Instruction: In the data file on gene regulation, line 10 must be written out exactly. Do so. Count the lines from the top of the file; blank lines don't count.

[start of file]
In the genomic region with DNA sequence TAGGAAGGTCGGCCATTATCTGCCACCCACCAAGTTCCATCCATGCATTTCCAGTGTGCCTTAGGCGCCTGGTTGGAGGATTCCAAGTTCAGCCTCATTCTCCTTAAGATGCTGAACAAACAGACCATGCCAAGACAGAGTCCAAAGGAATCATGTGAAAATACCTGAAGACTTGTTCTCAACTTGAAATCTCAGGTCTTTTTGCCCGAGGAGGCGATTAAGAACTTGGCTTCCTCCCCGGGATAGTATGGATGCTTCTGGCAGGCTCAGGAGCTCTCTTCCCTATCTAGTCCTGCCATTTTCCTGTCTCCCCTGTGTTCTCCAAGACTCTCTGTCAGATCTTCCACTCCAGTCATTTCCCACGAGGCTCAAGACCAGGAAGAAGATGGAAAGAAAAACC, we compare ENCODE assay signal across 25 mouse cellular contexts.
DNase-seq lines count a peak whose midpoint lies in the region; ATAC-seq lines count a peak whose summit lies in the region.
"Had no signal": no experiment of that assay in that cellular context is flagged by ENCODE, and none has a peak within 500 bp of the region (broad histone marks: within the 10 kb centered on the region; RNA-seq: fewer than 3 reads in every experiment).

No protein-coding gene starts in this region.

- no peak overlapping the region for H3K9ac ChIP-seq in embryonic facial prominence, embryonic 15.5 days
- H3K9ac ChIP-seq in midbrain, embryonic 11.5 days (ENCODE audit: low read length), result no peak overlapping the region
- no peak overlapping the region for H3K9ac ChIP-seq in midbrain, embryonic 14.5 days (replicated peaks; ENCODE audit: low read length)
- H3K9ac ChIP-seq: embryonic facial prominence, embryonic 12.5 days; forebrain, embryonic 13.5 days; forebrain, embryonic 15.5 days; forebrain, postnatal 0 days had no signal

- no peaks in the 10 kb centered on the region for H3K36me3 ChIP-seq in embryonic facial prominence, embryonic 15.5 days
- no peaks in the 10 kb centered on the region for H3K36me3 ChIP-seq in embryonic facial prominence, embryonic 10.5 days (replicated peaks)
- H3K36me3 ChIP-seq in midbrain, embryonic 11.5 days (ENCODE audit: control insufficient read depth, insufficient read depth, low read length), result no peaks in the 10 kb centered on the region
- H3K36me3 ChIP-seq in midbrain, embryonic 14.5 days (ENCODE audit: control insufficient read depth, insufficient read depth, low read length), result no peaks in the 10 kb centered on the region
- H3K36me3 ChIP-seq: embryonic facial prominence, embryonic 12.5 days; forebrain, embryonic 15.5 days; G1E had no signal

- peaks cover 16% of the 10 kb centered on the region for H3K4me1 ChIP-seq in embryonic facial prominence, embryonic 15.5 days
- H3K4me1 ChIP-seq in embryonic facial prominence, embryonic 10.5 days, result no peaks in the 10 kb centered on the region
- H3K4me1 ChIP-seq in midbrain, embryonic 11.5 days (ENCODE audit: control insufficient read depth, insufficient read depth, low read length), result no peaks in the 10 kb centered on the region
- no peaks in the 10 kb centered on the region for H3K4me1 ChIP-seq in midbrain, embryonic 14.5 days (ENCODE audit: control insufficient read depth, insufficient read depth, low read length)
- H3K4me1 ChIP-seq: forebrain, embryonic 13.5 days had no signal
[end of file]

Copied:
- no peaks in the 10 kb centered on the region for H3K36me3 ChIP-seq in embryonic facial prominence, embryonic 10.5 days (replicated peaks)